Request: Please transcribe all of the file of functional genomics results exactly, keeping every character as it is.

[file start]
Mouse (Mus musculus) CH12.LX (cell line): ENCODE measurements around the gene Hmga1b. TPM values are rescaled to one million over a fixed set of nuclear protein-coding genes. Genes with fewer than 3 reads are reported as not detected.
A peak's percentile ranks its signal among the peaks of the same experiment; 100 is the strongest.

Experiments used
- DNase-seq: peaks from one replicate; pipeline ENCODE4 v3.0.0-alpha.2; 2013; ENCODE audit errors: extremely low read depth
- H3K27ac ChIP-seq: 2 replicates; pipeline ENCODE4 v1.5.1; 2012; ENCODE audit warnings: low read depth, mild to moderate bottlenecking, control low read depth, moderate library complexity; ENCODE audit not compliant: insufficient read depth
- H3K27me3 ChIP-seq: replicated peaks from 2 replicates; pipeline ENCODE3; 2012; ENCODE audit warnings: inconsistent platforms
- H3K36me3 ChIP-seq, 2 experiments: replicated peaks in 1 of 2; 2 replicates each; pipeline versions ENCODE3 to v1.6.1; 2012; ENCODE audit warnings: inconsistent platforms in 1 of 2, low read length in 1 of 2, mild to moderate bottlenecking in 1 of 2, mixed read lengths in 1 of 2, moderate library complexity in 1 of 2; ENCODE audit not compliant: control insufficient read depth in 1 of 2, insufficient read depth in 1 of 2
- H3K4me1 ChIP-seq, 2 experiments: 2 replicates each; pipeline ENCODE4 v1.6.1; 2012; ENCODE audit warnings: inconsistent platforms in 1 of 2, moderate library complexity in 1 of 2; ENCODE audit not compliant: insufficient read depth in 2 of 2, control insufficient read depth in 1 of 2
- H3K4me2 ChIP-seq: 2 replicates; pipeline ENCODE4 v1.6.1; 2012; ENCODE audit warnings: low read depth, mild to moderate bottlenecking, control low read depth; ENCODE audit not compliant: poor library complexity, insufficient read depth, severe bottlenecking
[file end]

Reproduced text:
Mouse (Mus musculus) CH12.LX (cell line): ENCODE measurements around the gene Hmga1b. TPM values are rescaled to one million over a fixed set of nuclear protein-coding genes. Genes with fewer than 3 reads are reported as not detected.
A peak's percentile ranks its signal among the peaks of the same experiment; 100 is the strongest.

Experiments used
- DNase-seq: peaks from one replicate; pipeline ENCODE4 v3.0.0-alpha.2; 2013; ENCODE audit errors: extremely low read depth
- H3K27ac ChIP-seq: 2 replicates; pipeline ENCODE4 v1.5.1; 2012; ENCODE audit warnings: low read depth, mild to moderate bottlenecking, control low read depth, moderate library complexity; ENCODE audit not compliant: insufficient read depth
- H3K27me3 ChIP-seq: replicated peaks from 2 replicates; pipeline ENCODE3; 2012; ENCODE audit warnings: inconsistent platforms
- H3K36me3 ChIP-seq, 2 experiments: replicated peaks in 1 of 2; 2 replicates each; pipeline versions ENCODE3 to v1.6.1; 2012; ENCODE audit warnings: inconsistent platforms in 1 of 2, low read length in 1 of 2, mild to moderate bottlenecking in 1 of 2, mixed read lengths in 1 of 2, moderate library complexity in 1 of 2; ENCODE audit not compliant: control insufficient read depth in 1 of 2, insufficient read depth in 1 of 2
- H3K4me1 ChIP-seq, 2 experiments: 2 replicates each; pipeline ENCODE4 v1.6.1; 2012; ENCODE audit warnings: inconsistent platforms in 1 of 2, moderate library complexity in 1 of 2; ENCODE audit not compliant: insufficient read depth in 2 of 2, control insufficient read depth in 1 of 2
- H3K4me2 ChIP-seq: 2 replicates; pipeline ENCODE4 v1.6.1; 2012; ENCODE audit warnings: low read depth, mild to moderate bottlenecking, control low read depth; ENCODE audit not compliant: poor library complexity, insufficient read depth, severe bottlenecking